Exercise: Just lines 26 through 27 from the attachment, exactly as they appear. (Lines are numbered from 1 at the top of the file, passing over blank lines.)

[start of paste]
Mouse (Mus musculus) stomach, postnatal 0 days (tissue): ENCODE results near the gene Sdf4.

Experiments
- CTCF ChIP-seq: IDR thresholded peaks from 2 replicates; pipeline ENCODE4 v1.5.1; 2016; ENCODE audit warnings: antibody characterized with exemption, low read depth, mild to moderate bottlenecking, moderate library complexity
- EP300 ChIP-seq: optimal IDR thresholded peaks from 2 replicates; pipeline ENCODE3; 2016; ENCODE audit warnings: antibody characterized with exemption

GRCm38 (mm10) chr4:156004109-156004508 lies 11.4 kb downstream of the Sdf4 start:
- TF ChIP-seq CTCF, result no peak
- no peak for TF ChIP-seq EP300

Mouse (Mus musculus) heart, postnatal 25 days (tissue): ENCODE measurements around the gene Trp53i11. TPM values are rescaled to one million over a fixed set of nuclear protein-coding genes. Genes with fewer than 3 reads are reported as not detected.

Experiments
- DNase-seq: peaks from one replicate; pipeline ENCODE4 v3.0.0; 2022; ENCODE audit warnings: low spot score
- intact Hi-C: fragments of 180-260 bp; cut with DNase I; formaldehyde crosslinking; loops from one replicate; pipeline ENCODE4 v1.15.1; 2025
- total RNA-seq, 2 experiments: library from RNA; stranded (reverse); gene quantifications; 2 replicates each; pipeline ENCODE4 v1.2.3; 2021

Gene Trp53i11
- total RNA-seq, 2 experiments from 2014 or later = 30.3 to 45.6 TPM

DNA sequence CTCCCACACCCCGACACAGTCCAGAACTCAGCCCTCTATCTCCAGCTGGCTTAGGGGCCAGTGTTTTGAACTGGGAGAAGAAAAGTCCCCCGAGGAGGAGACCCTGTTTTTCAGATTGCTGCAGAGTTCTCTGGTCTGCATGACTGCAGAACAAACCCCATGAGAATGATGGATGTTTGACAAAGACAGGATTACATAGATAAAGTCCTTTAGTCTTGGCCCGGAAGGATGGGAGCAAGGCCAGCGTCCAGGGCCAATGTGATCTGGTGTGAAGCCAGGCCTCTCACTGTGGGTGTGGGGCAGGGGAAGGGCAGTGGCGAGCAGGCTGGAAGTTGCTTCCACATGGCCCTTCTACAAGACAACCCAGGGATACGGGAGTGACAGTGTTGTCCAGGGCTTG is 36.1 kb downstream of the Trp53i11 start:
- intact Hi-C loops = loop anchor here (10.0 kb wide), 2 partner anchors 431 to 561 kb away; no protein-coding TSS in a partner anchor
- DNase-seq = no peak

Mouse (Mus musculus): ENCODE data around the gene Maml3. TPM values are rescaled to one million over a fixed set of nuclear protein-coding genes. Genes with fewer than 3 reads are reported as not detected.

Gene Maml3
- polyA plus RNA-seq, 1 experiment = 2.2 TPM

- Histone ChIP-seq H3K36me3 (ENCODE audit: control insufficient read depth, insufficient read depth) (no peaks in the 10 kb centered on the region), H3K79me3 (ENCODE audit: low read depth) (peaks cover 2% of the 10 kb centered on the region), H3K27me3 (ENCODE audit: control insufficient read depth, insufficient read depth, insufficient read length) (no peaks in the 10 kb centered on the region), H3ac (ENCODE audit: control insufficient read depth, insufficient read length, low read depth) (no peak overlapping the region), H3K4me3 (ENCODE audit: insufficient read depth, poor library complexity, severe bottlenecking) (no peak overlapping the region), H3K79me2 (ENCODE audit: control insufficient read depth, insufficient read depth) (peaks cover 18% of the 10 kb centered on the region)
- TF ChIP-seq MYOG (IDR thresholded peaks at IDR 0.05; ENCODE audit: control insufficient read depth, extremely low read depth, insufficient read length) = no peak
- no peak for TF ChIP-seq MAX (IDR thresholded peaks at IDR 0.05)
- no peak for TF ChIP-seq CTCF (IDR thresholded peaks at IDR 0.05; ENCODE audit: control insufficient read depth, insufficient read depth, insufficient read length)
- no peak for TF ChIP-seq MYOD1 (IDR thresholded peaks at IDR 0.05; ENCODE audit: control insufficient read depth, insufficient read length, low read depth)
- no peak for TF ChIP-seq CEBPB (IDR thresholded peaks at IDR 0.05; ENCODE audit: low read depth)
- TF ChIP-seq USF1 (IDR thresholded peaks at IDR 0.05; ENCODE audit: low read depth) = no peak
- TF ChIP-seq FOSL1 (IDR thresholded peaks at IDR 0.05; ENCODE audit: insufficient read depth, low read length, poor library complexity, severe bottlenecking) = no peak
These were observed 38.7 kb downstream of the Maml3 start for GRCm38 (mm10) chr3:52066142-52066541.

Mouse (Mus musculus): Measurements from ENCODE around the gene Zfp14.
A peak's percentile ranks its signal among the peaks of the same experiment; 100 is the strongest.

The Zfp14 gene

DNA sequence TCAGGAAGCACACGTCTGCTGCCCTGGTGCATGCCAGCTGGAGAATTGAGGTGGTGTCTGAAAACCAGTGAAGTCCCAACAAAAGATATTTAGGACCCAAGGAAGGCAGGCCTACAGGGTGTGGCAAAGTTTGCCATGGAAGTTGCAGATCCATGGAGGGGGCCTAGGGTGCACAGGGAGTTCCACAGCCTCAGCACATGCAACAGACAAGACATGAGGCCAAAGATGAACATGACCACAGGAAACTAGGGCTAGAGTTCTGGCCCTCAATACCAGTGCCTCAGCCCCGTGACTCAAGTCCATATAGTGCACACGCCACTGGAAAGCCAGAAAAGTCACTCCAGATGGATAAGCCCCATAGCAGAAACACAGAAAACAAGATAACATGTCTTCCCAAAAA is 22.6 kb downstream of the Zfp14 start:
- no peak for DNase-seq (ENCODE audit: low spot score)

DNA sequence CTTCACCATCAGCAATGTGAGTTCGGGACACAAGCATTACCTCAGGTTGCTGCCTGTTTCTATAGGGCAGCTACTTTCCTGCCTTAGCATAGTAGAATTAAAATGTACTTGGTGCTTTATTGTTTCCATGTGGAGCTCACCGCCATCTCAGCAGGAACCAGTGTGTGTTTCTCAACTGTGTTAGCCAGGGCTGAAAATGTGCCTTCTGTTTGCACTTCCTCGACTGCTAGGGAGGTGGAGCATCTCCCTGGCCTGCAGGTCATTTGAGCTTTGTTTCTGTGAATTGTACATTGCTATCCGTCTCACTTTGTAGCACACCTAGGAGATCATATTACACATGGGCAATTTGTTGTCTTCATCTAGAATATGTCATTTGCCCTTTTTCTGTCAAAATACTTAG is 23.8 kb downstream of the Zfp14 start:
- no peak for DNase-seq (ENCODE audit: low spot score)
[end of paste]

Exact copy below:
- no peak for TF ChIP-seq CEBPB (IDR thresholded peaks at IDR 0.05; ENCODE audit: low read depth)
- TF ChIP-seq USF1 (IDR thresholded peaks at IDR 0.05; ENCODE audit: low read depth) = no peak